Ian Holloway was in good form on Saturday, tickled no doubt by the way Queens Park Rangers played at Elland Road. On his previous visit to Leeds United, his Millwall squad were bombing towards relegation and Holloway ranted about the injustice of bubble trips. He specialises in holding a captive audience.
Feeling bullish, he pointed out that he had backed Leeds for the play-offs before this season started and tipped another historically-powerful club – naming no names, but Aston Villa – to waste away in the bottom half of the Championship. Villa’s owner took exception to that but Holloway had it sussed. Not such a “f***** pundit” after all.
March is a bad time to revisit pre-season expectations. Villa don’t want to be told that they have abjectly vindicated Holloway’s vibes. Rafa Benitez won’t want to hear that the last Newcastle team who graced the Championship rode the backside off it, lost none of their home games and finished with 102 points. Even in Leeds there is less and less inclination to think that this season is a shot in the arm no matter what. The league is too far gone for that.
It is imperative, though, to remember how far above their present weight Leeds are punching and to realise that if Garry Monk’s squad have limitations it is because the club attacked this season with limitations. The gamble of United’s season-ticket refund initiative was laid by their expenditure in the transfer market. Half of Monk’s signings were loanees. A larger percentage were fringe players, free to leave or unattached already. It is convenient now to say that Leeds have schooled the Championship in clever, economical recruitment – the antithesis of concluding that Jordan Rhodes is the answer no matter the question – but it would challenge Monk to do this twice; to contradict the assumption that you are nothing in this division without money.
Constructing a complete team on his budget is wholly improbable and it is always worth remembering that Bournemouth won the Championship title by exceeding their size, their reputation but not the wealth of their owner. There are imperfections in Monk’s team which have existed all season and were evident long before Saturday’s game against QPR passed without a shot on target. There are strengths which show up week after week, too. Anxiety about which will outweigh the other is natural when the stakes are so high.
This, with nine games to go, is Leeds as Monk has built them: not at their peak but unbeaten in six matches and fourth in the table. Bullying Derby County in January was a rod for their own back, a night on which intensity gave way to a level of accomplishment that has not been seen before or since. On an evening like that you forget how many times Monk needed half-time to have his say and dig his players in the ribs. The grinding wins against Burton Albion at home and Brentford at home – the staple diet of this season – felt like off-days when Steve McClaren looked like he’d watched his house burn down. Monk’s resources in the summer inspired some exceptional pragmatism. There was no point in him being idealistic.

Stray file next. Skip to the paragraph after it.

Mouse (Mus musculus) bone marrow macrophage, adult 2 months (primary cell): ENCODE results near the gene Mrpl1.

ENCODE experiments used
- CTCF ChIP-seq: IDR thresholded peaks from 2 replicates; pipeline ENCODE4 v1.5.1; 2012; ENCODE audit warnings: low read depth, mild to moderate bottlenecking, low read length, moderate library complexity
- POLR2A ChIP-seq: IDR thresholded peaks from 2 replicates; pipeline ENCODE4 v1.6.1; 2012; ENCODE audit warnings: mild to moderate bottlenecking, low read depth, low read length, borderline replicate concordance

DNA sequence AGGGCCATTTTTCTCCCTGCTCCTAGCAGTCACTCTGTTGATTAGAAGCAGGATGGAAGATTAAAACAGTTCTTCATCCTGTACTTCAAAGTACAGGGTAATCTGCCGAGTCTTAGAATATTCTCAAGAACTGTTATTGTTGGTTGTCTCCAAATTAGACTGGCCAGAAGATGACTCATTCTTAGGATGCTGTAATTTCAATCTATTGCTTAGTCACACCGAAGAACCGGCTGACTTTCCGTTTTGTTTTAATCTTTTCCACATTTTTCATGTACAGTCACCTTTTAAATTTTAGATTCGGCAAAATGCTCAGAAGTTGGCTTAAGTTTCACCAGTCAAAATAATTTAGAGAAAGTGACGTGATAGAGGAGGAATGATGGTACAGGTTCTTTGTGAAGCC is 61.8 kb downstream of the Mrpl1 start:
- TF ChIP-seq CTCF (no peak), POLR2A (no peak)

His pragmatism is the soul of his team and Leeds will not change tack now.
Championship managers, or the better ones, don’t tend to go off piste around Easter. There is no sign of it happening now.
Reading retained 63 per cent of possession against Preston on Saturday and lost 3-0. They have been ridiculed for that glaring imbalance before but are stuck in their ways and fifth in the league. Brighton under Chris Hughton are 4-4-2, or 4-4-2 for all but the odd game, even amid the occasional wobble.
Fulham have been Fulham from the opening weekend and Huddersfield likewise.
Have Leeds been found out? By March there is not a team in the Championship who haven’t. From here the results will rest on small gaps in class and bloody-minded endurance.
Monk has the assurance of a back five which picks itself when everyone is available and doesn’t need to panic about the loss of a player like Luke Ayling to suspension. He can play Chris Wood up front, safe in the knowledge that Wood’s finishing has never dipped this season and that on a day like Saturday, no-one else would have been any more likely to pick QPR off.
The issues for him, such as they are, lie in between and have done for months.
Much of what is going on in Monk’s midfield is a matter of circumstance. He might wish that he had got a grip of his central pairing sooner but Liam Bridcutt missed three months of the season, Eunan O’Kane two and the pair have played together all of five times. Pablo Hernandez wasn’t built for 46 games in the Championship and has never played more than 30 league games in a season.
Wingers are notoriously hit-and-miss and most of Monk’s options there are in this division for the first time. The reason he was annoyed about the club’s dealings in January was not because of the amount of money spent but because of the delay in signing Alfonso Pedraza and Mo Barrow. Deals reached at the start of January would have given him an extra month to bed them in. Barrow has not started once.
There are days when the collective invention of Monk’s various options lights a fuse but days when their unpredictability allows Alex Smithies to sneak out of Elland Road without a word said against him.
It was always going to be that way and it does not call for an over-arching change of tack in the fixtures that are left.
Managers across the division are digging in, prepared to think that if it works, it works.
“The players know what they’re doing under Garry,” Holloway said. “He gives them a pattern to play to. They might need a second pattern if they can’t get through – but he hasn’t had long enough to work on that.”
It was the final thought which resonated most.